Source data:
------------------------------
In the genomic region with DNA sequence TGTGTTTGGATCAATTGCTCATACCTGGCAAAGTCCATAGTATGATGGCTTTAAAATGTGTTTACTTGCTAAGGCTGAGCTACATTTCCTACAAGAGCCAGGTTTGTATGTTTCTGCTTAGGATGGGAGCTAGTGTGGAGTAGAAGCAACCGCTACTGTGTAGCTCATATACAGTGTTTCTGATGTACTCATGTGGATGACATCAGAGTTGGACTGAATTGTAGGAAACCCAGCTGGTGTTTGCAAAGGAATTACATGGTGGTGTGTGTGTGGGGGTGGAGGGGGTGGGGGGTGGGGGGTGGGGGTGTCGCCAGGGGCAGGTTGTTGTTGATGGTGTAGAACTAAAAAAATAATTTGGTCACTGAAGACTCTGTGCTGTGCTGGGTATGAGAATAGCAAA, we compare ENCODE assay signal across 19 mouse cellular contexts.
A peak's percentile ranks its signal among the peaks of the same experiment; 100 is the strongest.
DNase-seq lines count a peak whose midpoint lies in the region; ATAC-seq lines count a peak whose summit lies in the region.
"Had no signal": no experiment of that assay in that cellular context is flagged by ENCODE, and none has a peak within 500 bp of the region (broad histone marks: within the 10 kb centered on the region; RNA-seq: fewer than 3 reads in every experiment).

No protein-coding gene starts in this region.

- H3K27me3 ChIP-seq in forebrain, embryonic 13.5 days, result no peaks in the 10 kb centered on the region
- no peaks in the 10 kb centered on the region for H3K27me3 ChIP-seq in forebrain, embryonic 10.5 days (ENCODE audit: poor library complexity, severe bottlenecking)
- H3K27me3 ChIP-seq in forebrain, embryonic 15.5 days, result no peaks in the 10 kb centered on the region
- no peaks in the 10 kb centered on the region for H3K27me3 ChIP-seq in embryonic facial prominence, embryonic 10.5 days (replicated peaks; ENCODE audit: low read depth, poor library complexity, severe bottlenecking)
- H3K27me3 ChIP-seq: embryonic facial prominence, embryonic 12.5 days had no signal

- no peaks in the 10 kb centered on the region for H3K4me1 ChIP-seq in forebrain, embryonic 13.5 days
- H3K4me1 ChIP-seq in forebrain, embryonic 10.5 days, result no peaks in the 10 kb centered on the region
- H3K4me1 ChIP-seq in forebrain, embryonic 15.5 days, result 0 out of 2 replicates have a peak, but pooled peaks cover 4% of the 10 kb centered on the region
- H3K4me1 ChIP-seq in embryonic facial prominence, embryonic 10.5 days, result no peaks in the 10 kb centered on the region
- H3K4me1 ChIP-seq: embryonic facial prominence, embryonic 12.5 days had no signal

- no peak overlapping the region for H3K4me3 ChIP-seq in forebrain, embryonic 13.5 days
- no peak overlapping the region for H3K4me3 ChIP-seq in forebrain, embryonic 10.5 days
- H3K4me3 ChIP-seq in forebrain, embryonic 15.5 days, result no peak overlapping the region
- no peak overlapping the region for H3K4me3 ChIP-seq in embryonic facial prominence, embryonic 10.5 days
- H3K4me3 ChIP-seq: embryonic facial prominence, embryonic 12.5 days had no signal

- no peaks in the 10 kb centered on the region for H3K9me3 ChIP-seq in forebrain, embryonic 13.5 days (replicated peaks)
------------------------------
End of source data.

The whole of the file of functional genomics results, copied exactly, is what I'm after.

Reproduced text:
In the genomic region with DNA sequence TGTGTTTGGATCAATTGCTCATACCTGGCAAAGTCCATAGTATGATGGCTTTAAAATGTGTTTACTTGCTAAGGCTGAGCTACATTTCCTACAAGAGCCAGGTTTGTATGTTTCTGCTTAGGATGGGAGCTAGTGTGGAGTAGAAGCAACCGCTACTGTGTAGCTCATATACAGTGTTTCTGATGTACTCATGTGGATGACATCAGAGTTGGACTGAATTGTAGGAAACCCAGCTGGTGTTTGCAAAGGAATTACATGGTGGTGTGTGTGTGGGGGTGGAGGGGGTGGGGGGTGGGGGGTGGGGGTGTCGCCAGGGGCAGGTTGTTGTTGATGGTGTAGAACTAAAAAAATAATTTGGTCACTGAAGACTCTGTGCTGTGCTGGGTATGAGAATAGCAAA, we compare ENCODE assay signal across 19 mouse cellular contexts.
A peak's percentile ranks its signal among the peaks of the same experiment; 100 is the strongest.
DNase-seq lines count a peak whose midpoint lies in the region; ATAC-seq lines count a peak whose summit lies in the region.
"Had no signal": no experiment of that assay in that cellular context is flagged by ENCODE, and none has a peak within 500 bp of the region (broad histone marks: within the 10 kb centered on the region; RNA-seq: fewer than 3 reads in every experiment).

No protein-coding gene starts in this region.

- H3K27me3 ChIP-seq in forebrain, embryonic 13.5 days, result no peaks in the 10 kb centered on the region
- no peaks in the 10 kb centered on the region for H3K27me3 ChIP-seq in forebrain, embryonic 10.5 days (ENCODE audit: poor library complexity, severe bottlenecking)
- H3K27me3 ChIP-seq in forebrain, embryonic 15.5 days, result no peaks in the 10 kb centered on the region
- no peaks in the 10 kb centered on the region for H3K27me3 ChIP-seq in embryonic facial prominence, embryonic 10.5 days (replicated peaks; ENCODE audit: low read depth, poor library complexity, severe bottlenecking)
- H3K27me3 ChIP-seq: embryonic facial prominence, embryonic 12.5 days had no signal

- no peaks in the 10 kb centered on the region for H3K4me1 ChIP-seq in forebrain, embryonic 13.5 days
- H3K4me1 ChIP-seq in forebrain, embryonic 10.5 days, result no peaks in the 10 kb centered on the region
- H3K4me1 ChIP-seq in forebrain, embryonic 15.5 days, result 0 out of 2 replicates have a peak, but pooled peaks cover 4% of the 10 kb centered on the region
- H3K4me1 ChIP-seq in embryonic facial prominence, embryonic 10.5 days, result no peaks in the 10 kb centered on the region
- H3K4me1 ChIP-seq: embryonic facial prominence, embryonic 12.5 days had no signal

- no peak overlapping the region for H3K4me3 ChIP-seq in forebrain, embryonic 13.5 days
- no peak overlapping the region for H3K4me3 ChIP-seq in forebrain, embryonic 10.5 days
- H3K4me3 ChIP-seq in forebrain, embryonic 15.5 days, result no peak overlapping the region
- no peak overlapping the region for H3K4me3 ChIP-seq in embryonic facial prominence, embryonic 10.5 days
- H3K4me3 ChIP-seq: embryonic facial prominence, embryonic 12.5 days had no signal

- no peaks in the 10 kb centered on the region for H3K9me3 ChIP-seq in forebrain, embryonic 13.5 days (replicated peaks)